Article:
Factors that influenced undergoing renal replacement therapy and survival in children with acute kidney injury

Oztek-Celebi F. Z. , Ozlu S. G. , Aydog O.

NEPHROLOGY, vol.24, no.2, pp.181-187, 2019 (Peer-Reviewed Journal) identifier identifier identifier

  • Publication Type: Article / Article
  • Volume: 24 Issue: 2
  • Publication Date: 2019
  • Doi Number: 10.1111/nep.13248
  • Journal Name: NEPHROLOGY
  • Journal Indexes: Science Citation Index Expanded, Scopus
  • Page Numbers: pp.181-187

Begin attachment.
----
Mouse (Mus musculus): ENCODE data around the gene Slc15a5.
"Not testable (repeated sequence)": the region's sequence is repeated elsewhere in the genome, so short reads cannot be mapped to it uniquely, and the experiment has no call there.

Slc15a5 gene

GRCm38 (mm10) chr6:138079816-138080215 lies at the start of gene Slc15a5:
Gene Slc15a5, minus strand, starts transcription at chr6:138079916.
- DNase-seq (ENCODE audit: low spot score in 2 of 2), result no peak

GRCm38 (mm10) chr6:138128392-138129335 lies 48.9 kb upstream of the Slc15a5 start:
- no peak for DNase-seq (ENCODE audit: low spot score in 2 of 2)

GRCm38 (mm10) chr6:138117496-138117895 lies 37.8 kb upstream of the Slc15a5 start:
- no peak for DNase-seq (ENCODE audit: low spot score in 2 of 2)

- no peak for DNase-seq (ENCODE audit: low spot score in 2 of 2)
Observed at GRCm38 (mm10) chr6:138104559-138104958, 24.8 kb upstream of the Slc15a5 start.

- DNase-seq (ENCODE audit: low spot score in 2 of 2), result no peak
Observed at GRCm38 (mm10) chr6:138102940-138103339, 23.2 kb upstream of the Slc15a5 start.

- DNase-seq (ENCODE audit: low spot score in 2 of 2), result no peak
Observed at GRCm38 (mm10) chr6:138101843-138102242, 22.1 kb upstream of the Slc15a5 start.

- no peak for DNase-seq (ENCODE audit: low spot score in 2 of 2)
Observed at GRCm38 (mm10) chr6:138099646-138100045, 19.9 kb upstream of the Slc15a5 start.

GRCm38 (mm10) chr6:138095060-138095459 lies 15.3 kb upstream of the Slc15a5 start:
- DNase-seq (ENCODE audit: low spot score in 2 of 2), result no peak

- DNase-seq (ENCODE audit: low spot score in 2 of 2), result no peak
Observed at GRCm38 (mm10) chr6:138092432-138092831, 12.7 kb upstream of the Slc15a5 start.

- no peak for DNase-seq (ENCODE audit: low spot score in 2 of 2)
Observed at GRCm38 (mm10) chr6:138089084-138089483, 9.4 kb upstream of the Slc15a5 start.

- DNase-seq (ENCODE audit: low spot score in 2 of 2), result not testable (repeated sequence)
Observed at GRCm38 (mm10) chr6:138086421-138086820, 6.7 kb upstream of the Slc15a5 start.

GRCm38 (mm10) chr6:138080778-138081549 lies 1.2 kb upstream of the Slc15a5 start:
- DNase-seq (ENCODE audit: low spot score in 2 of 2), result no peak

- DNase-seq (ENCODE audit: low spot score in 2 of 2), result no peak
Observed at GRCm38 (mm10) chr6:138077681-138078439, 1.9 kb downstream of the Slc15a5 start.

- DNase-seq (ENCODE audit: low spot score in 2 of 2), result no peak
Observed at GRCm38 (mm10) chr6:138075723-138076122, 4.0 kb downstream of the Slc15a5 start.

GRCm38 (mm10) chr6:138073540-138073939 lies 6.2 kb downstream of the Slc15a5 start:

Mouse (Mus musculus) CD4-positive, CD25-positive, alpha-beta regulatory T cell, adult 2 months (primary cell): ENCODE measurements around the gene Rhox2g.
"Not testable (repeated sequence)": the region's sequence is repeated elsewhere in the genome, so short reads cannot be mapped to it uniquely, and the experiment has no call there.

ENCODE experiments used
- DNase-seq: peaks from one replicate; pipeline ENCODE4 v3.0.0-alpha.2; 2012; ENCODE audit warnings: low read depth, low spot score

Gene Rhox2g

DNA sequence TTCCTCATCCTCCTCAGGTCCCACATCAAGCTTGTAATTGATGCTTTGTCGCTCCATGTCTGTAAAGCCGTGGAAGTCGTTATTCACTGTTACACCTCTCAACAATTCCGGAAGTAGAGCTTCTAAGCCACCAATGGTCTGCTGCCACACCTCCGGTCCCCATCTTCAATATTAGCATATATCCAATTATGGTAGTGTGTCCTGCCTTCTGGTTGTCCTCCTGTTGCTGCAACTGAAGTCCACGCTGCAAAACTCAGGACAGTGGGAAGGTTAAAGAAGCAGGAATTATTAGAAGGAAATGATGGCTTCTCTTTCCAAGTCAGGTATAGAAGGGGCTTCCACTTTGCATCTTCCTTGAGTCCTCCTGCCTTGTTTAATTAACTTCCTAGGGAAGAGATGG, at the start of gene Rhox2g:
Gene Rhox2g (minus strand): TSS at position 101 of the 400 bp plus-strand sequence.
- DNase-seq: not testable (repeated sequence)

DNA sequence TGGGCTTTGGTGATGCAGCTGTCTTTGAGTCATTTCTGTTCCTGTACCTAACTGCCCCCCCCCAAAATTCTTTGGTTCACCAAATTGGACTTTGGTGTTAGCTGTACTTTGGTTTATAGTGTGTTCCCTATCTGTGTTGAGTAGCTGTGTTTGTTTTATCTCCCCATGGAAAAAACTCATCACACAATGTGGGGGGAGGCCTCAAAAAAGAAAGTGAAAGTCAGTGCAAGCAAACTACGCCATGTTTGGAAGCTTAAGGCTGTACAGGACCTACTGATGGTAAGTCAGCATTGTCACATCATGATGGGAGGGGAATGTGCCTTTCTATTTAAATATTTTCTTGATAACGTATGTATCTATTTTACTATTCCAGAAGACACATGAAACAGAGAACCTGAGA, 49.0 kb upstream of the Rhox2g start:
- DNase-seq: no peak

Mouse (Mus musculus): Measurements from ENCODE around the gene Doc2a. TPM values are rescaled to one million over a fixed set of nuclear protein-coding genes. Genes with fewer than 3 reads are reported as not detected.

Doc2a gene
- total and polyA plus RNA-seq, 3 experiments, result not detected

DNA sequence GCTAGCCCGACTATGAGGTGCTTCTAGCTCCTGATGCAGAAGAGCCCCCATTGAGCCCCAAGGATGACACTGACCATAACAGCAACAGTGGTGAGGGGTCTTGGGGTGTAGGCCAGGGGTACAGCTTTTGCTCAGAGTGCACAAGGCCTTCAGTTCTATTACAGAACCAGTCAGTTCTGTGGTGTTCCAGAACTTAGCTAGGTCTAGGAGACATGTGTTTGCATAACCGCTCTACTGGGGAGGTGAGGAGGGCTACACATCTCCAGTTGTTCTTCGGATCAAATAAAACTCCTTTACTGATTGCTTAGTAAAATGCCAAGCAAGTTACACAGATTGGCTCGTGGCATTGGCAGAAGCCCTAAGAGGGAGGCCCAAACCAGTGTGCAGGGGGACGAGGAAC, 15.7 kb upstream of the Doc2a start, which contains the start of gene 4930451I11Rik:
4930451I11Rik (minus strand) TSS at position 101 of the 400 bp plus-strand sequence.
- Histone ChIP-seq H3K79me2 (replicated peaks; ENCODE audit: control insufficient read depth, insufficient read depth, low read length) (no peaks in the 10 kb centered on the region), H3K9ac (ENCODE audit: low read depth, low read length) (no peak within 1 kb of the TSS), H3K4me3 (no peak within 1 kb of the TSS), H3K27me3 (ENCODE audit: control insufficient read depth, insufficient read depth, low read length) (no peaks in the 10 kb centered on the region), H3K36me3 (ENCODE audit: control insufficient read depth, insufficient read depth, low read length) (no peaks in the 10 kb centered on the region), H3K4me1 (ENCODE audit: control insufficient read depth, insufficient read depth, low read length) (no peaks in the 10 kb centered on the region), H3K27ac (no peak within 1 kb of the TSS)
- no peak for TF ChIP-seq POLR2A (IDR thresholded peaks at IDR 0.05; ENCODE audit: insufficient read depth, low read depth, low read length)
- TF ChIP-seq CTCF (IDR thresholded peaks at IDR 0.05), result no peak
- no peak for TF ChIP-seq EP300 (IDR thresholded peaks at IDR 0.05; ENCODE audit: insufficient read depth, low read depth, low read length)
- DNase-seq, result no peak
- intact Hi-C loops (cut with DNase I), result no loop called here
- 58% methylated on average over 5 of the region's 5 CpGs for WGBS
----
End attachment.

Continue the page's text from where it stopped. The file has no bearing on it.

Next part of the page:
Aim Acute kidney injury (AKI) is an important clinical condition that is associated with increased mortality and morbidity. This study was performed to identify the factors that influence AKI stage, undergoing renal replacement therapy (RRT) and mortality. Methods This study was retrospectively conducted on 219 children with AKI who had been referred to the paediatric nephrology division of Dr Sami Ulus Teaching Hospital during their inpatient treatment from 2008 to 2012. AKI was defined using pRIFLE criteria. Results From the 219 enrolled patients, 131 were identified as having AKI at the time of hospital admission. Infant age group was the largest group. RRT was performed in 68 patients. Median RRT initiation time was 1.5 day (0-2) and the mortality increased significantly when RRT initiation time was >1 day. The likelihood of undergoing RRT was higher for patients who were younger, who were managed in PICU and who had intrinsic type of AKI. pRIFLE stage and AKI place did not influence the likelihood of undergoing RRT. Overall mortality was 26.9%. In log-rank tests, factors influencing survival were younger age, being treated in PICU, developing AKI during inpatient treatment, having a comorbid condition and undergoing RRT. pRIFLE stage did not influence survival. In the logistic regression model, factors associated with mortality included younger age, undergoing RRT and having AKI during inpatient treatment. Having underlying disease and being managed in PICU did not influence the likelihood of death. Conclusion Acute kidney injury is an important condition in all hospitalized patients. More studies and interventions are needed on this topic to identify, treat and prevent AKI.